- Heartland announced the August 26 launch of its Center on Constitutional Reform, with an event at the Marriott City Center in Dallas, Texas. The launch event featured former U.S. Sen. Tom Coburn (R-OK), former U.S. Rep. Allen West (R-FL), and Heartland Institute President Joseph Bast.
- Heartland’s new Center for Constitutional Reform was created to highlight individuals and organizations working to find solutions to the nation’s constitutional problems. It will not endorse one particular path to constitutional reform, seeking instead to support and seek constructive debate on all efforts to restore constitutional order.
- Kyle Maichle is project manager for the new center. As state legislatures across the nation are considering constitutional reform measures as a solution to stop Washington, DC’s endless thirst for power, Article V conventions, nullification, and state compact agreements are solutions lawmakers can introduce “to rein in the federal government.”
- Constitutional Reform is needed because “America is facing a constitutional crisis. Limits on the size and power of the national government intended by the Founding Fathers and placed in the Constitution have been violated repeatedly and with devastating consequences. The national government has grown to the point that it is now a clear and present danger to American life, liberty, and happiness.”
- Talk show host and author Mark Levin has championed the idea of holding a modern-day Constitutional convention in his book, The Liberty Amendments, but few took the possibility of it actually happening seriously.
- Our Framers knew that we would need Article V to prevent extremists from taking over our country. The role of Heartland is to bring groups together to work for constitutional reform.
Keynote address – Congressman Randy Hultgren, 14th District of Illinois
After a lunch break, at which the Keynote address was given by Congressman Randy Hultgren representing the 14th District of Illinois (see here a separate account of Hultgren’s remarks), an amazing group of Heartland in-house staff members directly responsible for Research, Communications, Government Relations, Marketing, and Development spoke about their department’s role in the overall day-to-day operation of The Heartland Institute. Further information about each of the five day-to-day work groups within Heartland can be found by goggling Heartland’s home site, https://www.heartland.org/ .
Unique to The Heartland Institute
It was interesting to hear from Development personnel that Heartland is getting lots of bang for the bucks it has at its disposal to spend. With a budget of $7 million, Heartland has more influence than do think tanks having budgets ten times its size.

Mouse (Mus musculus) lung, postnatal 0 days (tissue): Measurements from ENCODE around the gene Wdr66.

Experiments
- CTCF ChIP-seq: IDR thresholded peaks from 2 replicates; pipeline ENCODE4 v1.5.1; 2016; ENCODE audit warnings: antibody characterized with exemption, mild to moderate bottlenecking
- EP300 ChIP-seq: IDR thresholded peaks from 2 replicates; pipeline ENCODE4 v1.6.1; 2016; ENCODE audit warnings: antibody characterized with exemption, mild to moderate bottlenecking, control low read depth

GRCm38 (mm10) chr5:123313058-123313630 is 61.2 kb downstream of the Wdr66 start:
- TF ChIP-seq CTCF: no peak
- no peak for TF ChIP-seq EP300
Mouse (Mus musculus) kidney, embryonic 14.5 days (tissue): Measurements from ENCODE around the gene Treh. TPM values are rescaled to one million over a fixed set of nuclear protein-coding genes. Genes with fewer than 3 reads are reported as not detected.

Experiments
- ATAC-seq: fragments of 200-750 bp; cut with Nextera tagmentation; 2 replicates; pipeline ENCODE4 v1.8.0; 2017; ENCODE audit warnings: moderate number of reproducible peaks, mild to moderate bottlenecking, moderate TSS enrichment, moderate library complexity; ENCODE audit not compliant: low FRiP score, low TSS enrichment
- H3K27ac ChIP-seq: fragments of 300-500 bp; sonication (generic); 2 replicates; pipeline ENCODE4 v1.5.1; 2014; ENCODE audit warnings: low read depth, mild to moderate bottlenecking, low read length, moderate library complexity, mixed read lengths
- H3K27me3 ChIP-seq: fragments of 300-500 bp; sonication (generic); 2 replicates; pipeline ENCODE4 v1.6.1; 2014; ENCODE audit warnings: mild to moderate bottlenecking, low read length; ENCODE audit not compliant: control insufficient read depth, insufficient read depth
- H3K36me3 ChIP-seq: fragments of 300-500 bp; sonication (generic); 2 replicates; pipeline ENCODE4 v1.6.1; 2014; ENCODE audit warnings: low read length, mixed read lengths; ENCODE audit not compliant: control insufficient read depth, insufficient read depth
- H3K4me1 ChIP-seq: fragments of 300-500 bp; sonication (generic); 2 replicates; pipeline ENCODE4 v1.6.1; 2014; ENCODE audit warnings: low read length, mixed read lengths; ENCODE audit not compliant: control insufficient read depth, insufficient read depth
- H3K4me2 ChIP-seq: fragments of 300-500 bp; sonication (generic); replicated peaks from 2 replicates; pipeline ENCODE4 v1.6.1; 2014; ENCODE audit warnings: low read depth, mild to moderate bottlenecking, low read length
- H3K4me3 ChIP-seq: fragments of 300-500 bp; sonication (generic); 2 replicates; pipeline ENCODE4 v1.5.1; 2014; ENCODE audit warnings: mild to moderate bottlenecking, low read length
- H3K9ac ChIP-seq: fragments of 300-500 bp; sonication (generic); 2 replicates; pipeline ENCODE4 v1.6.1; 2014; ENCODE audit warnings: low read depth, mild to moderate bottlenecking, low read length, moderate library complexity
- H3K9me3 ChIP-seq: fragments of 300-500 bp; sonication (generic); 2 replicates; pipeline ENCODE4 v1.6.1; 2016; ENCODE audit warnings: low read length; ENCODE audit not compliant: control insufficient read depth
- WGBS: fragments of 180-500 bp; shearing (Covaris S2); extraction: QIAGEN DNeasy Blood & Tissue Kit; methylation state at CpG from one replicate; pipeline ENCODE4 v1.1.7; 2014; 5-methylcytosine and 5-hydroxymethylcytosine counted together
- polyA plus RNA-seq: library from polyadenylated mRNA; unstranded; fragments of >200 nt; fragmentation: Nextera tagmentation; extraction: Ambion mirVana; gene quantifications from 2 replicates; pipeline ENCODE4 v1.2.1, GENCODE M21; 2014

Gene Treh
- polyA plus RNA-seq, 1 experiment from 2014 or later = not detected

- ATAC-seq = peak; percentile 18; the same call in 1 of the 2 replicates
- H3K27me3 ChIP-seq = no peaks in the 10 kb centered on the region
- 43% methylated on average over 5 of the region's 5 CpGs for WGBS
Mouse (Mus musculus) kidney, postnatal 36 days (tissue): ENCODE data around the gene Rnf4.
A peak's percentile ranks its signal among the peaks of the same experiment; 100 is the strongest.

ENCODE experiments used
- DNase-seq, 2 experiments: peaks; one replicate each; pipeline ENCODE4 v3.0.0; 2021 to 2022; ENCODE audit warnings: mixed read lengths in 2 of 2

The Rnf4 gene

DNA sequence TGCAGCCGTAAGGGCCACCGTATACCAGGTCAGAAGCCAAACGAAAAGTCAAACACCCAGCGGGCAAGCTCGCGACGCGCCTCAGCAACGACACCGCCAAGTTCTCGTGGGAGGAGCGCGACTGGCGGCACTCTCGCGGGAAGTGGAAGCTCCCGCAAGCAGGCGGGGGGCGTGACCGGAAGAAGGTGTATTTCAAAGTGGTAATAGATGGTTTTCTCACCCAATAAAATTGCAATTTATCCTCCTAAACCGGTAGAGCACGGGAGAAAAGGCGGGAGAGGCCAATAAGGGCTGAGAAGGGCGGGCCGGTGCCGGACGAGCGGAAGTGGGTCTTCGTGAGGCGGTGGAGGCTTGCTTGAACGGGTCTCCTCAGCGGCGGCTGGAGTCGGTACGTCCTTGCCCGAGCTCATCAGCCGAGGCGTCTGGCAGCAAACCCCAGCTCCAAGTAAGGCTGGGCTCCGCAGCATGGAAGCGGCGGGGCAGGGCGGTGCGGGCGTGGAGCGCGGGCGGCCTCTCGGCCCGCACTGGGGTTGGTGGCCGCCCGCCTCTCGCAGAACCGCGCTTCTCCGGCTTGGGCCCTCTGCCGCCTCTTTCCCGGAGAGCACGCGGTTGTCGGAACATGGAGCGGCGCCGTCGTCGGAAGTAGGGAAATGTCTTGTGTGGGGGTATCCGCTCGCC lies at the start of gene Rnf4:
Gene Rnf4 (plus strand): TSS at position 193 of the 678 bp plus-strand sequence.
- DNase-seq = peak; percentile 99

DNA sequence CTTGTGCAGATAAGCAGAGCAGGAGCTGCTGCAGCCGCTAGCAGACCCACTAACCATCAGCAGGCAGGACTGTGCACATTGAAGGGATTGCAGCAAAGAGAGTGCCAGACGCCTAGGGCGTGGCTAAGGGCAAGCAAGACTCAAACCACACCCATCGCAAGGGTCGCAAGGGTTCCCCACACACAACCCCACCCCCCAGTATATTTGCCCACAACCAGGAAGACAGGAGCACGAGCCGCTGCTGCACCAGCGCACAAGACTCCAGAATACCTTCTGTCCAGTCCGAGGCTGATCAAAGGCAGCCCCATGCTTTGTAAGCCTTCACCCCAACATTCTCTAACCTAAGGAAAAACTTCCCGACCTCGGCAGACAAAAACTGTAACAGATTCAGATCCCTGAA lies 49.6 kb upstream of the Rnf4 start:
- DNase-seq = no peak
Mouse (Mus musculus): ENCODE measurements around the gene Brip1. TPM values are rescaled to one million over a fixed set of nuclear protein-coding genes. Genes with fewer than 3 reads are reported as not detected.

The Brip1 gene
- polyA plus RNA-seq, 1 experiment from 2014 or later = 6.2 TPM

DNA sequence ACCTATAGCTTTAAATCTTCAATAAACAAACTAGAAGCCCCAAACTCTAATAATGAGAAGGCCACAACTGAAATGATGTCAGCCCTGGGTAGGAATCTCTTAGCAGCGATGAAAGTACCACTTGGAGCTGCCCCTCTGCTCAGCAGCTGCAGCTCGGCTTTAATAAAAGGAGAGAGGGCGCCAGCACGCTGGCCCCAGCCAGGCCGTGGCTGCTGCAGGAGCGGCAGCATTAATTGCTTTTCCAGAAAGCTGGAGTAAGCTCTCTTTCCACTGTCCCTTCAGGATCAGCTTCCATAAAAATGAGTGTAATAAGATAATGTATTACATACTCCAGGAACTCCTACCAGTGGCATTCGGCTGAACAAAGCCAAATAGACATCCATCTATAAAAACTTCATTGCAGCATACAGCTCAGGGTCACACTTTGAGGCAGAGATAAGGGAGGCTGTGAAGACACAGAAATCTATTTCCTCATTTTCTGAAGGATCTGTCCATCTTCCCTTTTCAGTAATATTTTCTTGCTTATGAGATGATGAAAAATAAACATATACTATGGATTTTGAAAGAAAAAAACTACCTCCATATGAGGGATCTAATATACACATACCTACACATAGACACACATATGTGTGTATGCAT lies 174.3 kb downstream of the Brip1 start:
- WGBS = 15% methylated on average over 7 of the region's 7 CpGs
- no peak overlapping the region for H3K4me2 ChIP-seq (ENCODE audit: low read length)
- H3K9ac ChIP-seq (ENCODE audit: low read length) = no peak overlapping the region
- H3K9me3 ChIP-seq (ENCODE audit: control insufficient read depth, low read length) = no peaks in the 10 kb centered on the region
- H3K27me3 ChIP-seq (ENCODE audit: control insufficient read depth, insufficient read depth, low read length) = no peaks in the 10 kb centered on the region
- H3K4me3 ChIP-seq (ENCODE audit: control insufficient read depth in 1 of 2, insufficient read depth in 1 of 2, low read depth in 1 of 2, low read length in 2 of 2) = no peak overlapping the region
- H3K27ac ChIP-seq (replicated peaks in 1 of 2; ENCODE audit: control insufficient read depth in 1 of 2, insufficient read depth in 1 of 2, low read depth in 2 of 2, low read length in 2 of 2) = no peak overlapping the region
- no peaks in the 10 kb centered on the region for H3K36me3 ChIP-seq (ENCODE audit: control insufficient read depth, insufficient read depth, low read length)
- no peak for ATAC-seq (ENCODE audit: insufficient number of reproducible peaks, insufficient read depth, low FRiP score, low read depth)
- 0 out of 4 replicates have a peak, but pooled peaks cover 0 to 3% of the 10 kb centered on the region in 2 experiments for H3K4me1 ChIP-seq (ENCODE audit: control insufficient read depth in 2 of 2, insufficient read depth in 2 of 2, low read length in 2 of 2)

In light of Heartland’s Rome success in May, which countered Pope Francis on Global Warming, Heartland’s Communication Department reported that another trip is being planned for the COP21 event scheduled to take place in Paris from Nov. 30 – December 11. The stakes are high, and they spell destruction and havoc for this nation’s economy and well-being should the aim of the COP21 event be reached. For the first time, “a universal, legally binding agreement that will enable us [the U.S.] to combat climate change effectively and boost the transition towards resilient, low-carbon societies and economies.
The Marketing Department is a new full-time department at The Heartland Institute. Started just six months ago, it’s a unique addition at Heartland. Most think tanks don’t have in place an operating, full-time Marketing Department.
President Joseph Bast concluded the day with remarks explaining how effectively Heartland’s five departments work together to change policy. Special recognition was given to the new Marketing Department, which has enabled Heartland to reach many groups and individuals through the printed, informational material it sends out.
Bast cited Wealth of a Nations by Adam Smith, published in 1776, as a breakthrough in thinking that coincided with the birth of our nation by our Founding Fathers in 1776. Adam Smith called it the “Great Society” — when doing good in the world came to represent a moral act. As Bast explained, a moral code is consistent with doing well in the world. The more free individuals and nations are, the wealthier they become.
As with every organization, donations are important – especially so for The Heartland Institute. Bast noted there are still naming opportunities at Heartland’s new Freedom Center in Arlington Heights for those who wish to leave a lasting legacy.
Unfortunately I was unable to attend the August 22 Saturday picnic, an open house for Heartland’s new neighbors in Arlington Heights. One person who was able to attend was Arlington Heights Mayor Thomas Hayes, who cut the green ribbon officially opening the building to the public. From all reports, it was a smashing success.